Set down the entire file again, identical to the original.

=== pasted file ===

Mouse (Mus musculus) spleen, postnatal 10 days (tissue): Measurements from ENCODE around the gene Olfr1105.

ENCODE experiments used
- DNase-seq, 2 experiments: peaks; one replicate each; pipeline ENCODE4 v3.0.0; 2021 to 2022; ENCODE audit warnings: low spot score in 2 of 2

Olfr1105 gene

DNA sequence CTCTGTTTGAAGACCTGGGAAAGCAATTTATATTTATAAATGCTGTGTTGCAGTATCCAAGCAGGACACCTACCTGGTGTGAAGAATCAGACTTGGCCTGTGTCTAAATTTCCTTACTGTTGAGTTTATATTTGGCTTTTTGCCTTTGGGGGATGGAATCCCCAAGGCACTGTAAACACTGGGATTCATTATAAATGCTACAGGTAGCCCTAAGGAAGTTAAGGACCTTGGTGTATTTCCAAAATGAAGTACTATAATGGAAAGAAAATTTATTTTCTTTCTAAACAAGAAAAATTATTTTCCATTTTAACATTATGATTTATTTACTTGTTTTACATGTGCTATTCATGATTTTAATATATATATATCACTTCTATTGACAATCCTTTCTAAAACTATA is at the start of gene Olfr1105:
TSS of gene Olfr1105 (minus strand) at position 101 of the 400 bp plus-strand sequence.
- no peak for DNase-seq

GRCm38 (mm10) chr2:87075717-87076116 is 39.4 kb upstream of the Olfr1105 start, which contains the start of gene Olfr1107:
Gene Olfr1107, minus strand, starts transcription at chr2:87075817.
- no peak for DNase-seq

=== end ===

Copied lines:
Mouse (Mus musculus) spleen, postnatal 10 days (tissue): Measurements from ENCODE around the gene Olfr1105.

ENCODE experiments used
- DNase-seq, 2 experiments: peaks; one replicate each; pipeline ENCODE4 v3.0.0; 2021 to 2022; ENCODE audit warnings: low spot score in 2 of 2

Olfr1105 gene

DNA sequence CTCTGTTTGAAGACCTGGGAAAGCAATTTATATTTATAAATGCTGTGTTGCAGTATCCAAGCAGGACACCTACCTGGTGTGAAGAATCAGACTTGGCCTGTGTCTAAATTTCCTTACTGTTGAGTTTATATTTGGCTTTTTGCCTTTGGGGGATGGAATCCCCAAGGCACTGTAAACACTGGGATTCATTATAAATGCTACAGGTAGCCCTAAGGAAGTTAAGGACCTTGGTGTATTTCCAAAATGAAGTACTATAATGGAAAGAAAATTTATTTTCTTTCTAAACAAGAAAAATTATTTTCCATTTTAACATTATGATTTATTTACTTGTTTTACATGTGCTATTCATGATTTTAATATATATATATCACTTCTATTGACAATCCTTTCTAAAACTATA is at the start of gene Olfr1105:
TSS of gene Olfr1105 (minus strand) at position 101 of the 400 bp plus-strand sequence.
- no peak for DNase-seq

GRCm38 (mm10) chr2:87075717-87076116 is 39.4 kb upstream of the Olfr1105 start, which contains the start of gene Olfr1107:
Gene Olfr1107, minus strand, starts transcription at chr2:87075817.
- no peak for DNase-seq